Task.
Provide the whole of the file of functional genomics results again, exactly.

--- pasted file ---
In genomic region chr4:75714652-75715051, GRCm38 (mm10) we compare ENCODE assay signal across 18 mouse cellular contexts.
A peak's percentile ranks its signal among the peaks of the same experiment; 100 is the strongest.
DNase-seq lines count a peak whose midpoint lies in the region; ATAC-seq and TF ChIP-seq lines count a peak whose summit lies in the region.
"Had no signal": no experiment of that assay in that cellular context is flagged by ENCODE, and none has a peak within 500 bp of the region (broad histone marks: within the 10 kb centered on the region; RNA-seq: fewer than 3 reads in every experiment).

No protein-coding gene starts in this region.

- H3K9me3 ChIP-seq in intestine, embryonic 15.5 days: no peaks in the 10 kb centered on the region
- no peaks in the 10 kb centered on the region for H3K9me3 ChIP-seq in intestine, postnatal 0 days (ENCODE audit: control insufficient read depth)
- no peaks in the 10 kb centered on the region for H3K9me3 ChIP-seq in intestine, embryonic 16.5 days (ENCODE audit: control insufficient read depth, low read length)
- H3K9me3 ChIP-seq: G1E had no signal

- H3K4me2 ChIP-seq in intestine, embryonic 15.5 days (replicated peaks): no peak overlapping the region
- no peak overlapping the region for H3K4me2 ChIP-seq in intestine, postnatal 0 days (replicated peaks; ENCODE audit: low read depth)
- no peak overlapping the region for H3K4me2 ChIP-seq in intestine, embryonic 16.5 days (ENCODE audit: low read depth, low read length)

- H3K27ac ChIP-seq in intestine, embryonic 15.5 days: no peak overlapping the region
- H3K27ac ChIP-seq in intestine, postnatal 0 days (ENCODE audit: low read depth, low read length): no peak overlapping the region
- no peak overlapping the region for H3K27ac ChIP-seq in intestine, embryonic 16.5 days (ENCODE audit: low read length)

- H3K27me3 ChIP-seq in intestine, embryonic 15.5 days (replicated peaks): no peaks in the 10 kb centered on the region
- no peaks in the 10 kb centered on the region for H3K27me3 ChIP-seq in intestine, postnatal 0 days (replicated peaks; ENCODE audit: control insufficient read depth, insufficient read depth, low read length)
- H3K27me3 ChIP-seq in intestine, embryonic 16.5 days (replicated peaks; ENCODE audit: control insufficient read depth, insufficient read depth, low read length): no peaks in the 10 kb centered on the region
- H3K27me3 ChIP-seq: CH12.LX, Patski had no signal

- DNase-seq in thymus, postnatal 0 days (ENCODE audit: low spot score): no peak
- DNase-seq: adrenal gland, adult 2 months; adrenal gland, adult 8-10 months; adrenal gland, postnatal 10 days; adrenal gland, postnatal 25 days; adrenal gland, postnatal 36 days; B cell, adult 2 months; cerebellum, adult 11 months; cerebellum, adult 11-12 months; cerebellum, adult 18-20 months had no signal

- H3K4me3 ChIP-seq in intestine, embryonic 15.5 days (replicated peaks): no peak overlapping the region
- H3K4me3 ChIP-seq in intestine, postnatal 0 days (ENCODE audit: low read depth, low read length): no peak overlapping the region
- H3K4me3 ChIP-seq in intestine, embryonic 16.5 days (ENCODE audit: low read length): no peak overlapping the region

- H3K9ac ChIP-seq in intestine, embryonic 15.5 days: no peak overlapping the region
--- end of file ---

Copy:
In genomic region chr4:75714652-75715051, GRCm38 (mm10) we compare ENCODE assay signal across 18 mouse cellular contexts.
A peak's percentile ranks its signal among the peaks of the same experiment; 100 is the strongest.
DNase-seq lines count a peak whose midpoint lies in the region; ATAC-seq and TF ChIP-seq lines count a peak whose summit lies in the region.
"Had no signal": no experiment of that assay in that cellular context is flagged by ENCODE, and none has a peak within 500 bp of the region (broad histone marks: within the 10 kb centered on the region; RNA-seq: fewer than 3 reads in every experiment).

No protein-coding gene starts in this region.

- H3K9me3 ChIP-seq in intestine, embryonic 15.5 days: no peaks in the 10 kb centered on the region
- no peaks in the 10 kb centered on the region for H3K9me3 ChIP-seq in intestine, postnatal 0 days (ENCODE audit: control insufficient read depth)
- no peaks in the 10 kb centered on the region for H3K9me3 ChIP-seq in intestine, embryonic 16.5 days (ENCODE audit: control insufficient read depth, low read length)
- H3K9me3 ChIP-seq: G1E had no signal

- H3K4me2 ChIP-seq in intestine, embryonic 15.5 days (replicated peaks): no peak overlapping the region
- no peak overlapping the region for H3K4me2 ChIP-seq in intestine, postnatal 0 days (replicated peaks; ENCODE audit: low read depth)
- no peak overlapping the region for H3K4me2 ChIP-seq in intestine, embryonic 16.5 days (ENCODE audit: low read depth, low read length)

- H3K27ac ChIP-seq in intestine, embryonic 15.5 days: no peak overlapping the region
- H3K27ac ChIP-seq in intestine, postnatal 0 days (ENCODE audit: low read depth, low read length): no peak overlapping the region
- no peak overlapping the region for H3K27ac ChIP-seq in intestine, embryonic 16.5 days (ENCODE audit: low read length)

- H3K27me3 ChIP-seq in intestine, embryonic 15.5 days (replicated peaks): no peaks in the 10 kb centered on the region
- no peaks in the 10 kb centered on the region for H3K27me3 ChIP-seq in intestine, postnatal 0 days (replicated peaks; ENCODE audit: control insufficient read depth, insufficient read depth, low read length)
- H3K27me3 ChIP-seq in intestine, embryonic 16.5 days (replicated peaks; ENCODE audit: control insufficient read depth, insufficient read depth, low read length): no peaks in the 10 kb centered on the region
- H3K27me3 ChIP-seq: CH12.LX, Patski had no signal

- DNase-seq in thymus, postnatal 0 days (ENCODE audit: low spot score): no peak
- DNase-seq: adrenal gland, adult 2 months; adrenal gland, adult 8-10 months; adrenal gland, postnatal 10 days; adrenal gland, postnatal 25 days; adrenal gland, postnatal 36 days; B cell, adult 2 months; cerebellum, adult 11 months; cerebellum, adult 11-12 months; cerebellum, adult 18-20 months had no signal

- H3K4me3 ChIP-seq in intestine, embryonic 15.5 days (replicated peaks): no peak overlapping the region
- H3K4me3 ChIP-seq in intestine, postnatal 0 days (ENCODE audit: low read depth, low read length): no peak overlapping the region
- H3K4me3 ChIP-seq in intestine, embryonic 16.5 days (ENCODE audit: low read length): no peak overlapping the region

- H3K9ac ChIP-seq in intestine, embryonic 15.5 days: no peak overlapping the region